Hurley, originally the site of a Lenni Lenape community, was settled by the Dutch in 1662. Two years later it found itself under English governance along with the rest of the New Netherland colony. The town is composed of the hamlets of Old Hurley, West Hurley and Glenford. Old Hurley’s Main Street is a National Historic Landmark due to its concentration of well-preserved stone houses which have served as residences for more than 300 years.
This self-guided tour map identifies 27 historic sites in and around the village of Hurley, NY. The Hurley Heritage Society offers private group tours, scheduled in advance, with a knowledgeable guide. For information and reservations contact email@example.com.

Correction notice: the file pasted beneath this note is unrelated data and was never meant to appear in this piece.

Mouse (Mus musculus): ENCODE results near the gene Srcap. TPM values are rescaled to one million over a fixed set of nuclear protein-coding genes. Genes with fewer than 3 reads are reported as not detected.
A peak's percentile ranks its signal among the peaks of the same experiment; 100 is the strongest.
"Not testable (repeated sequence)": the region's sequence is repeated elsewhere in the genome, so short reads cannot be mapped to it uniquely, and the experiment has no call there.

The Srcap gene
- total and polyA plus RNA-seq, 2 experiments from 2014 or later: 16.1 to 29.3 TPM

Below is a map and list with photos and descriptions of many of Hurley’s historic sites and buildings that individuals may see from the outside on their own, or enjoy exploring online. Main Street Hurley is compact and small enough for easy walking to view many of the historic locations, and other properties are only a short distance away.
You can also download or print our Walking Tour Brochure.
Click any image for a larger view
Ostrander/Elmendorf House. Originally the lot was set aside as the minister’s lot. Sold to Pieter P. Ostrander by the freeholders. Pieter sold it to his son Arent who built the house about 1715. In the 18th century it operated as the Halfmoon Tavern, which Petrus Elmendorf purchased in 1804. The second addition to the east was built as a weaving room.